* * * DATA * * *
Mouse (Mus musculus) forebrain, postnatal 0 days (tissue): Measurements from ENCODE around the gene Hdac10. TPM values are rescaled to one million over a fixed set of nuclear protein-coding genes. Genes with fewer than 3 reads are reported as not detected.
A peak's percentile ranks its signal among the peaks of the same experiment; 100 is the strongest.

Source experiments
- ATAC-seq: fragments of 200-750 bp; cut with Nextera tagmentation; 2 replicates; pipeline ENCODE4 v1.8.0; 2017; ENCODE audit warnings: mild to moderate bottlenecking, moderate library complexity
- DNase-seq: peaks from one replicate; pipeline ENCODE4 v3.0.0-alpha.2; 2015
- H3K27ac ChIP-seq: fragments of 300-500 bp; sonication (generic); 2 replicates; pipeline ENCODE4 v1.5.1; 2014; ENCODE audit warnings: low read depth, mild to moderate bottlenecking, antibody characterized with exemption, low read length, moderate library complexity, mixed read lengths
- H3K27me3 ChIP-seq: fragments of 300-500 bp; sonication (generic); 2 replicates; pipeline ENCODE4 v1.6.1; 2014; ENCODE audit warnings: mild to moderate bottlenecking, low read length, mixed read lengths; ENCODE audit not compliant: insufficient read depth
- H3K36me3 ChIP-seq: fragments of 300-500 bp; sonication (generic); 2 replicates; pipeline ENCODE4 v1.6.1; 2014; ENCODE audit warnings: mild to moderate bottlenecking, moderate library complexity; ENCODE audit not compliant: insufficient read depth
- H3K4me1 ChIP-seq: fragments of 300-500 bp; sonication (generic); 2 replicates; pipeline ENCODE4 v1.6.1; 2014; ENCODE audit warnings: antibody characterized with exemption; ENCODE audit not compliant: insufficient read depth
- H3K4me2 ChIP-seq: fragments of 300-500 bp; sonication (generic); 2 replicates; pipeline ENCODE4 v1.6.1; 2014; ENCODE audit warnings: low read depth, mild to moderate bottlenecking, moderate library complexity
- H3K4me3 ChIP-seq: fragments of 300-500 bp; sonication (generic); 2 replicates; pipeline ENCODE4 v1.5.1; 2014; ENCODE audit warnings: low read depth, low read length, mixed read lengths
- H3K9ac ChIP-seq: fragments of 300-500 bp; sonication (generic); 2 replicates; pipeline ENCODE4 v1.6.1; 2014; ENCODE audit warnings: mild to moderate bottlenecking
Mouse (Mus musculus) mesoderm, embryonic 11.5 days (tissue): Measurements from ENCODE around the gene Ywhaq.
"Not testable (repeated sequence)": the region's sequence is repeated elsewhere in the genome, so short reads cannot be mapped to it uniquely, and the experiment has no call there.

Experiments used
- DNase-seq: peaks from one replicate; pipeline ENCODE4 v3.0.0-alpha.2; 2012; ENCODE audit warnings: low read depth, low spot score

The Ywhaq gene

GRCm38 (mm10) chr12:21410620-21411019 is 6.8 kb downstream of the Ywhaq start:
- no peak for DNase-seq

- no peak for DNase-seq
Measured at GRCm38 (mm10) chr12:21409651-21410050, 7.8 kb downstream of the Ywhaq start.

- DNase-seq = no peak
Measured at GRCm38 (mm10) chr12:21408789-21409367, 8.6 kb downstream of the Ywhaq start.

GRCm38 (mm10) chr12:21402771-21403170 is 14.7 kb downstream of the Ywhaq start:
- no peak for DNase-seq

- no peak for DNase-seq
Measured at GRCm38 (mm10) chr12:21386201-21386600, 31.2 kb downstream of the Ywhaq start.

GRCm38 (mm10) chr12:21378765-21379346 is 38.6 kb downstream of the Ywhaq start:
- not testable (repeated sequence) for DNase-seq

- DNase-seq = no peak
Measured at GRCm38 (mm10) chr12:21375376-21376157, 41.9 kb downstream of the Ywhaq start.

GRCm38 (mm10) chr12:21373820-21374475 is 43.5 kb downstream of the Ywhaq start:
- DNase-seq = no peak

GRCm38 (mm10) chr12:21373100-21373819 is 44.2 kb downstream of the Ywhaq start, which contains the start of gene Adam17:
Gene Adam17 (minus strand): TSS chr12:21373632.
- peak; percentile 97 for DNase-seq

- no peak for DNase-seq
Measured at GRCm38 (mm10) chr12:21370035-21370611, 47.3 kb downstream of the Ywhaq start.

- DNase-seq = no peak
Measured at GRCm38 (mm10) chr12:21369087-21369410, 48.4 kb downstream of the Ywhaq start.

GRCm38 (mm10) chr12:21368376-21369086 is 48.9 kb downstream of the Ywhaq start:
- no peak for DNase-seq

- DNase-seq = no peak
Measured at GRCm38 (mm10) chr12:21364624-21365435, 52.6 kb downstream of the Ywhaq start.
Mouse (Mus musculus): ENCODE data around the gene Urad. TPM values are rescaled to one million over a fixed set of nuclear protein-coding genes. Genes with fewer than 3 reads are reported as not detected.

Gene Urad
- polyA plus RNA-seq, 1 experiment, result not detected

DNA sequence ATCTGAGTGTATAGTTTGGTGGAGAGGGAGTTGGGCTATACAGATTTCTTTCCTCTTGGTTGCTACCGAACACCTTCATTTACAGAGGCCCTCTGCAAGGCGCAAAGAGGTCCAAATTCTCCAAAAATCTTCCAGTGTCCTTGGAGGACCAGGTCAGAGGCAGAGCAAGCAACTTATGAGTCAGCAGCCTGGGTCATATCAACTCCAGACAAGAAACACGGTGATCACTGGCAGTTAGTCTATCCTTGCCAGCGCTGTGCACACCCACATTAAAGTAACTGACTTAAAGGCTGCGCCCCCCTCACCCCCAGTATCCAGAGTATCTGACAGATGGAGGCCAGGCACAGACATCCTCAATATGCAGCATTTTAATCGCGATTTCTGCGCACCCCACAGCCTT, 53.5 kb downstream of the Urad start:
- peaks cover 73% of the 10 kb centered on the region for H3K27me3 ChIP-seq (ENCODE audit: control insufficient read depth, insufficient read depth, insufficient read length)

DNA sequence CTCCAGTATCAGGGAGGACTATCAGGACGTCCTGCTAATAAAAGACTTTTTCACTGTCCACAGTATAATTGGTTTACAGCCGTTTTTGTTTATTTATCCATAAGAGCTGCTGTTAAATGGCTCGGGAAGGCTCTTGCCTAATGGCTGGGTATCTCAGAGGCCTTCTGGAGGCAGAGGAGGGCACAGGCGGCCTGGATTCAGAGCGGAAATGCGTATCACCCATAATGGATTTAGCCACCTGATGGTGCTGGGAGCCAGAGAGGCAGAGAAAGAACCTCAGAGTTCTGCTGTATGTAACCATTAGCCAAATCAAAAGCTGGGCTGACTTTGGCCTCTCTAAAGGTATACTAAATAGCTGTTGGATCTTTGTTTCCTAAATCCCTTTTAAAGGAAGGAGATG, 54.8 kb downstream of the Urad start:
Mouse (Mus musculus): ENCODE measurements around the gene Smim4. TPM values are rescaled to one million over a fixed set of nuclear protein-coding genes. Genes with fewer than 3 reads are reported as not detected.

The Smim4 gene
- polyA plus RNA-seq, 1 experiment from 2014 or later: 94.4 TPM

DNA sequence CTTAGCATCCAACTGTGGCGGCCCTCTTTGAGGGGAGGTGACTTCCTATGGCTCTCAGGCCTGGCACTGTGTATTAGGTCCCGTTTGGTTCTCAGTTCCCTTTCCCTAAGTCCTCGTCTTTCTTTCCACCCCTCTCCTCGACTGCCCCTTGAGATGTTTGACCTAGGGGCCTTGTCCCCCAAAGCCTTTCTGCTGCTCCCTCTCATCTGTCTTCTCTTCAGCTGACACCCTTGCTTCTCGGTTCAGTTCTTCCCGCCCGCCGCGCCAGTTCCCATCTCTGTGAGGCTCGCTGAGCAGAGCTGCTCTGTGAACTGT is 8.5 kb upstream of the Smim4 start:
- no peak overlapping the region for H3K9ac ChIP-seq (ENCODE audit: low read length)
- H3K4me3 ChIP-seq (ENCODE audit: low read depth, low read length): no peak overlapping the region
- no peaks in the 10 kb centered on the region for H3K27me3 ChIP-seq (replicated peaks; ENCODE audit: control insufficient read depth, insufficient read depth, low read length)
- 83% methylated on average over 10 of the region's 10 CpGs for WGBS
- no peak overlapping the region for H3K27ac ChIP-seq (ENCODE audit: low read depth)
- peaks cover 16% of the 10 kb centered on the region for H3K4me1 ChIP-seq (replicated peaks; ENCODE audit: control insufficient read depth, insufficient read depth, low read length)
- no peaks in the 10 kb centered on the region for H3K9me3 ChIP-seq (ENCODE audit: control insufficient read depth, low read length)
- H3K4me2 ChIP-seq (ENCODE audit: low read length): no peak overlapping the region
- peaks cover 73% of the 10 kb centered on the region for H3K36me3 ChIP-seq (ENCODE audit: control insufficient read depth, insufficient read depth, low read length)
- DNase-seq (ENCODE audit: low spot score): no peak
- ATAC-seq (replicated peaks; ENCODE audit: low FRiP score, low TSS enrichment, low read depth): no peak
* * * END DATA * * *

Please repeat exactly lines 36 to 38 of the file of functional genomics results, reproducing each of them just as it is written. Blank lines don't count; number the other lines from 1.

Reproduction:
- peak; percentile 97 for DNase-seq

- no peak for DNase-seq
Measured at GRCm38 (mm10) chr12:21370035-21370611, 47.3 kb downstream of the Ywhaq start.